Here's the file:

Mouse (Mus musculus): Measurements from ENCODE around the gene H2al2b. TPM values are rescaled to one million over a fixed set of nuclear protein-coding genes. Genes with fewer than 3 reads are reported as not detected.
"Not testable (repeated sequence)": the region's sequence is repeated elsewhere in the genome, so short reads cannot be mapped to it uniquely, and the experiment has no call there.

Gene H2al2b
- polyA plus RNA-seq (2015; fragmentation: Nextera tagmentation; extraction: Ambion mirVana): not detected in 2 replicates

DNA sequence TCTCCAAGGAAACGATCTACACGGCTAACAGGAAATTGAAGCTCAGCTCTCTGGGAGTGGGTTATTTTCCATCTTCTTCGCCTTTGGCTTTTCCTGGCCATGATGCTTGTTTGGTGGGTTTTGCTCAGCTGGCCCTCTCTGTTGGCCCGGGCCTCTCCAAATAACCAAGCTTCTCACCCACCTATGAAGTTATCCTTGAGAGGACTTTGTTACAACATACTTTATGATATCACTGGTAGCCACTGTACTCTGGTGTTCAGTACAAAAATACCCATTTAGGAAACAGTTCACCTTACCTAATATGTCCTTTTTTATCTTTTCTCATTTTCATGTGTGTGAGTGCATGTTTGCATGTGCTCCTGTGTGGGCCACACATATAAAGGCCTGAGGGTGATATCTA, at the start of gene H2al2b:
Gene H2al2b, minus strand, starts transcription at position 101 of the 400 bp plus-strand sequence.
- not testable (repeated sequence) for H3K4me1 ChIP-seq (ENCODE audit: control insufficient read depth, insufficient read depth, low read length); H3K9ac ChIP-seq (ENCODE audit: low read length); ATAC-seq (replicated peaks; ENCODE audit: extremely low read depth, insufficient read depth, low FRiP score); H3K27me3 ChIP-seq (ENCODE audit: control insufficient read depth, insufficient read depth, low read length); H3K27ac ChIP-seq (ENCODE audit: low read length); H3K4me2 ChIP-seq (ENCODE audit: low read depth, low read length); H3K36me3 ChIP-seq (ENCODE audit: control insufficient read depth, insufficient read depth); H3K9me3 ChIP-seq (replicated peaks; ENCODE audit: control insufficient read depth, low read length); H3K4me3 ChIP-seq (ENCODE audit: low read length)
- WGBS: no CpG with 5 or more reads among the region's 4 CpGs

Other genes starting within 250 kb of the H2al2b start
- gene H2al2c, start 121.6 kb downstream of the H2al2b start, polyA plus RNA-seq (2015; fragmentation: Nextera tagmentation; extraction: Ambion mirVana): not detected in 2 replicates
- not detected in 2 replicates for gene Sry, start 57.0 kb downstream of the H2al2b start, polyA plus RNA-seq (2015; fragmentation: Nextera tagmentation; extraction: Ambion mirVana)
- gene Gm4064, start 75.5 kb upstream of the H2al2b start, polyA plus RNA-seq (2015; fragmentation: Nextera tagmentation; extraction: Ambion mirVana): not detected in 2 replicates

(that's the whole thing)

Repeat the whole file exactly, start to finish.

Mouse (Mus musculus): Measurements from ENCODE around the gene H2al2b. TPM values are rescaled to one million over a fixed set of nuclear protein-coding genes. Genes with fewer than 3 reads are reported as not detected.
"Not testable (repeated sequence)": the region's sequence is repeated elsewhere in the genome, so short reads cannot be mapped to it uniquely, and the experiment has no call there.

Gene H2al2b
- polyA plus RNA-seq (2015; fragmentation: Nextera tagmentation; extraction: Ambion mirVana): not detected in 2 replicates

DNA sequence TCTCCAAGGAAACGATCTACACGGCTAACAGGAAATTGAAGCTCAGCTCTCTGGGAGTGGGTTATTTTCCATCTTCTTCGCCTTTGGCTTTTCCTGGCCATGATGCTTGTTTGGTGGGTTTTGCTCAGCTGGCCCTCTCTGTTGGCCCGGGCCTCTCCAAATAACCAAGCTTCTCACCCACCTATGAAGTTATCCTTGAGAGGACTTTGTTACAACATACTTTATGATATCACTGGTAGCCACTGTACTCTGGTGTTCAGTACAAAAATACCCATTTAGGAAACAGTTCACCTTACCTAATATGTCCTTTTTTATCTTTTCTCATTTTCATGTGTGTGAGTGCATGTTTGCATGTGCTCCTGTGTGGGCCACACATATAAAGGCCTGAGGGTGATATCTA, at the start of gene H2al2b:
Gene H2al2b, minus strand, starts transcription at position 101 of the 400 bp plus-strand sequence.
- not testable (repeated sequence) for H3K4me1 ChIP-seq (ENCODE audit: control insufficient read depth, insufficient read depth, low read length); H3K9ac ChIP-seq (ENCODE audit: low read length); ATAC-seq (replicated peaks; ENCODE audit: extremely low read depth, insufficient read depth, low FRiP score); H3K27me3 ChIP-seq (ENCODE audit: control insufficient read depth, insufficient read depth, low read length); H3K27ac ChIP-seq (ENCODE audit: low read length); H3K4me2 ChIP-seq (ENCODE audit: low read depth, low read length); H3K36me3 ChIP-seq (ENCODE audit: control insufficient read depth, insufficient read depth); H3K9me3 ChIP-seq (replicated peaks; ENCODE audit: control insufficient read depth, low read length); H3K4me3 ChIP-seq (ENCODE audit: low read length)
- WGBS: no CpG with 5 or more reads among the region's 4 CpGs

Other genes starting within 250 kb of the H2al2b start
- gene H2al2c, start 121.6 kb downstream of the H2al2b start, polyA plus RNA-seq (2015; fragmentation: Nextera tagmentation; extraction: Ambion mirVana): not detected in 2 replicates
- not detected in 2 replicates for gene Sry, start 57.0 kb downstream of the H2al2b start, polyA plus RNA-seq (2015; fragmentation: Nextera tagmentation; extraction: Ambion mirVana)
- gene Gm4064, start 75.5 kb upstream of the H2al2b start, polyA plus RNA-seq (2015; fragmentation: Nextera tagmentation; extraction: Ambion mirVana): not detected in 2 replicates